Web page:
This article first appeared on Forbes

I’m in my home office, about to go on a coaching call with a client. From across the paper-thin walls, I can hear two of my daughters screaming at each other over something minor. I can see myself losing my composure, and grabbing my computer, I hurry to my bathroom to take my call from the only room in the house that feels like a refuge these days. 

Pre-COVID, I may have shared this episode with my husband, and perhaps a best friend. Never would I have put it up in a blog for the world to read. Vulnerability has become far easier now that the world has given us permission to talk about the literal acrobatics we go through every day to maintain a semblance of normalcy while working from home. 

But while WFH may have made it cute to have a toddler playing lego in the background during a work meeting, I don’t think it has made the lives of many perfectionists any easier. As a coach, and a recovering perfectionist, I know that the expectations we place on ourselves come from an inner self that’s impossible to appease or challenge. 

I see clients burning themselves out to maintain their previous levels of productivity despite children, housework, arguments and fear in the midst. “I feel slower”, “I don’t have the same energy” they complain, as though something is wrong with them. Others are trying to be supermoms in the role of teacher, cook, playdate and nurturer, despite their own anxieties and struggles.  

I can empathize, now that my four adolescent children are all living at home again. Being central to their lives was a role I’d outgrown a few years ago. Now I’m back in it, and struggling to live up to the bar I’ve set myself. 

Take last weekend for example. I was in the kitchen getting my breakfast ready while they were already eating in the eating area right outside. They were laughing about something from their childhood, and I would throw in a comment here and there from the kitchen.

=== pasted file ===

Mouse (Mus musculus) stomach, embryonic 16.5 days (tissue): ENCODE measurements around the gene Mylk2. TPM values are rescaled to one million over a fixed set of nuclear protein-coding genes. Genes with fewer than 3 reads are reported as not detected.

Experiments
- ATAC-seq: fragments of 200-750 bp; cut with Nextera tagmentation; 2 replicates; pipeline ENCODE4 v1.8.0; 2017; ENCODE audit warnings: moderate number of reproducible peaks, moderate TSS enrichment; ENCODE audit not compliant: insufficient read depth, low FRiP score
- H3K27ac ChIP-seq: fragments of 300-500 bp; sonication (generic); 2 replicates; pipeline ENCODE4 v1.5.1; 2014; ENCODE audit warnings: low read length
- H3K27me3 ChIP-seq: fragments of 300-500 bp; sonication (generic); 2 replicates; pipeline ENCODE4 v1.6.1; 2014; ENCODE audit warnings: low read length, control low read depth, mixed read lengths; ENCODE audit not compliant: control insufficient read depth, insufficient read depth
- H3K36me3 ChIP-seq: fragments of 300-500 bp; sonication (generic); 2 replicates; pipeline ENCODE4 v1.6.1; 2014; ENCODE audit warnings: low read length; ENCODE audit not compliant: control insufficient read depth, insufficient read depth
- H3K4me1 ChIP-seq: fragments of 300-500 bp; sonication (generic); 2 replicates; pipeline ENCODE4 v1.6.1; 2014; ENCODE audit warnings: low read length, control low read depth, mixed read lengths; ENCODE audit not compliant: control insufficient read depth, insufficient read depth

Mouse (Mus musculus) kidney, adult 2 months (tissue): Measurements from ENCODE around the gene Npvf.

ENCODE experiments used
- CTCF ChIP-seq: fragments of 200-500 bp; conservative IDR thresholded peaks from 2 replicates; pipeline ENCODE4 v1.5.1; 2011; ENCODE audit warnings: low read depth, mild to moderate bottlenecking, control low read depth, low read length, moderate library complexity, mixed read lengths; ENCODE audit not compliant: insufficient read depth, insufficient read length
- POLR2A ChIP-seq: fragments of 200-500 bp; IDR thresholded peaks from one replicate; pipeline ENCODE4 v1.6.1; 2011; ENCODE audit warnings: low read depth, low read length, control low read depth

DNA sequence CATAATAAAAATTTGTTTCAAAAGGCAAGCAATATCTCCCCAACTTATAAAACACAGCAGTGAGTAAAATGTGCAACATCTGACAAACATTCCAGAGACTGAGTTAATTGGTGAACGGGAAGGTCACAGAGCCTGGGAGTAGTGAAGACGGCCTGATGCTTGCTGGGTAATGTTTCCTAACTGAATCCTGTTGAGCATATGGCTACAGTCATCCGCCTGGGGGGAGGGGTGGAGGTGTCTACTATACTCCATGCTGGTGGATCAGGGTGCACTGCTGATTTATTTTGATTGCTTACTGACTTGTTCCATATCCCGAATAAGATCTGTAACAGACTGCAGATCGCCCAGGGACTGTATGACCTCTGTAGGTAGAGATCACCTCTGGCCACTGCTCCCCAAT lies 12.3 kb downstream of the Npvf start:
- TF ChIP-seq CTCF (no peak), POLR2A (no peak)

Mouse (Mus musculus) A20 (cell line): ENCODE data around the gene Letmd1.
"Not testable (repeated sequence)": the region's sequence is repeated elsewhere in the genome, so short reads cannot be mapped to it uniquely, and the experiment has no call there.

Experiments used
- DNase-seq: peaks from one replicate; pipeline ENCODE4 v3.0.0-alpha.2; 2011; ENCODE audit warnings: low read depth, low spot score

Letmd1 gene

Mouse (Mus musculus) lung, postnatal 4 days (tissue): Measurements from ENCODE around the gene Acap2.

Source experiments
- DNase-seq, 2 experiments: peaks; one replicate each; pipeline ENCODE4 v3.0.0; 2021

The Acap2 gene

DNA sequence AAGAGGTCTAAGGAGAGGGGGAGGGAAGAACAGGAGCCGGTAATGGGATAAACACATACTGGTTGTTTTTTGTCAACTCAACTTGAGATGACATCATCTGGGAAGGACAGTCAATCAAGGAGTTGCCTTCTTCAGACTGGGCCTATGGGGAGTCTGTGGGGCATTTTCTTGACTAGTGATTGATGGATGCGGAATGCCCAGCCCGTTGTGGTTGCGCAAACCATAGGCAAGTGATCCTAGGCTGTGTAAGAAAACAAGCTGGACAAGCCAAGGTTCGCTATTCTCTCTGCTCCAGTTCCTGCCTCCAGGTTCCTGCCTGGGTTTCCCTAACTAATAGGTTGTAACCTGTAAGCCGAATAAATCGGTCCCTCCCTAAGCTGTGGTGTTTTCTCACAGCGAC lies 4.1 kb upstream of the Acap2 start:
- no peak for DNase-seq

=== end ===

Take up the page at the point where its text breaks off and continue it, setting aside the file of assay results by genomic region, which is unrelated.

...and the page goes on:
Soon enough, I realized that my comments were falling on deaf ears. I was inconsequential to their conversation. I’d noticed it multiple times before as well. I’d also noticed that my “advice” was generally met with silence and raised eyebrows, or arguments and rolling eyes. Alone in the kitchen, I suddenly felt my insides shrink. Before I knew it, I was caught in a frenzy of emotions; anger, sadness, a strange longing for their childhood, when mommy’s words were prized over all else, and her hugs could heal all wounds.

I was about to say something I would’ve later regretted, but thankfully made my way to my favorite refuge (the bathroom). As the tears flowed like a wide-open tap, I tried to make sense of why I felt the way I did. Had I felt like a boring old woman who was no longer needed? Were my feelings of “being essential” still dependent on my role as a mother? And what was wrong in being a mother who was actually old or boring? 

The truth is, we create ideal visions of how we should be in the roles we depend on to feel good about ourselves. For most of us, our work and relationships are two of them, but there are often more — appearance, spirituality, morality. And we spend a lifetime running so urgently after this ideal self. 

Here’s what I’ve come to realize. Our pursuit is less about dreams that draw us forward, and more about fears that push us away. We’re actually running away from our broken and fallible selves. We wear masks of productivity, pleasing, performance, control, competition, and a hundred others to hide our perceived reality from others — and sometimes from our own selves. 

No wonder it can feel like we’re constantly coming up short. When the hole is in our hearts, and approval is our yardstick, we can never get enough, have enough, be enough. 

The current crisis has forced many of us to accept children roaming in their pjs during work calls, or live with the mini horror of seeing our grey hairs and un-botoxed faces reflected back to us in the mirror and on Zoom calls. We may have begun to widen our perspective and see our challenges as inconsequential, given thousands are grieving and millions struggling around the world. 

But here’s my question. When all of this over, will we get back in the chase? Will we return to seeking acceptance from a world that rewards values that aren’t necessarily aligned with our own? Or will we have done our inner homework, so we emerge from confinement valuing who we are and honoring the struggle toward how we truly want to live?

Whether you’ve temporarily come to terms with your limitations, or are burning yourself out to meet your unreasonable expectations (and beating down on yourself for failing to do so), think of this as a time when we’ve collectively been sent home to do our essential inner work. You’ve likely long known that perfection is killing you. There’s no better time than right now to work on it when the world has given you permission to be less than perfect.

Because sooner or later, confinement will be over. The world will have less patience with your human imperfections. And unless you’ve fully embraced them, you’ll grab back your masks and start running again. 

In her moving poem A Brave and Startling Truth, Maya Angelou writes, “when we come to it…we learn that we are neither devils nor divines”. Let’s craft our ideal selves upon the loving acceptance of our imperfect glory. And then spend a lifetime working boldly toward it.